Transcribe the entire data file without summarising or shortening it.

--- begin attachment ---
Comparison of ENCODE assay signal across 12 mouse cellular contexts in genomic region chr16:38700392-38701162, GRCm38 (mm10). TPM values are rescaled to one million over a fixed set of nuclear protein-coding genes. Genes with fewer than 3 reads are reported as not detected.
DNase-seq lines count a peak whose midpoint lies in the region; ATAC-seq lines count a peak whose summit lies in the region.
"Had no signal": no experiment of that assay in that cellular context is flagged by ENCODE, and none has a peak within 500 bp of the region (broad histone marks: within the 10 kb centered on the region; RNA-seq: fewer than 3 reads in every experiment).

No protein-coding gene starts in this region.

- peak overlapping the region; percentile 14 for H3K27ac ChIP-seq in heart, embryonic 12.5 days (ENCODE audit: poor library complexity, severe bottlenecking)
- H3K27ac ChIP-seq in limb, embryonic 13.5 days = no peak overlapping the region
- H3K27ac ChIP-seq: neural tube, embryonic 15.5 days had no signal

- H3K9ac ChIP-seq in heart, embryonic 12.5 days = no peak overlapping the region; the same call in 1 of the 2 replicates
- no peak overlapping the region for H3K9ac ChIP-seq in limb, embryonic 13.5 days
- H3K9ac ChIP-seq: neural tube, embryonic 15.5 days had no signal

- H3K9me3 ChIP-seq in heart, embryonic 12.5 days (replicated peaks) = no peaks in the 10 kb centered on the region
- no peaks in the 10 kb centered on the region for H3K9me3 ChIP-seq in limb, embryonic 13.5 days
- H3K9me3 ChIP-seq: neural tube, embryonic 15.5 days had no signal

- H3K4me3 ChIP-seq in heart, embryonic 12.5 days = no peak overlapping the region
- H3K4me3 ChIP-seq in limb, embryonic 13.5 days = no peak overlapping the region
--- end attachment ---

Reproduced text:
Comparison of ENCODE assay signal across 12 mouse cellular contexts in genomic region chr16:38700392-38701162, GRCm38 (mm10). TPM values are rescaled to one million over a fixed set of nuclear protein-coding genes. Genes with fewer than 3 reads are reported as not detected.
DNase-seq lines count a peak whose midpoint lies in the region; ATAC-seq lines count a peak whose summit lies in the region.
"Had no signal": no experiment of that assay in that cellular context is flagged by ENCODE, and none has a peak within 500 bp of the region (broad histone marks: within the 10 kb centered on the region; RNA-seq: fewer than 3 reads in every experiment).

No protein-coding gene starts in this region.

- peak overlapping the region; percentile 14 for H3K27ac ChIP-seq in heart, embryonic 12.5 days (ENCODE audit: poor library complexity, severe bottlenecking)
- H3K27ac ChIP-seq in limb, embryonic 13.5 days = no peak overlapping the region
- H3K27ac ChIP-seq: neural tube, embryonic 15.5 days had no signal

- H3K9ac ChIP-seq in heart, embryonic 12.5 days = no peak overlapping the region; the same call in 1 of the 2 replicates
- no peak overlapping the region for H3K9ac ChIP-seq in limb, embryonic 13.5 days
- H3K9ac ChIP-seq: neural tube, embryonic 15.5 days had no signal

- H3K9me3 ChIP-seq in heart, embryonic 12.5 days (replicated peaks) = no peaks in the 10 kb centered on the region
- no peaks in the 10 kb centered on the region for H3K9me3 ChIP-seq in limb, embryonic 13.5 days
- H3K9me3 ChIP-seq: neural tube, embryonic 15.5 days had no signal

- H3K4me3 ChIP-seq in heart, embryonic 12.5 days = no peak overlapping the region
- H3K4me3 ChIP-seq in limb, embryonic 13.5 days = no peak overlapping the region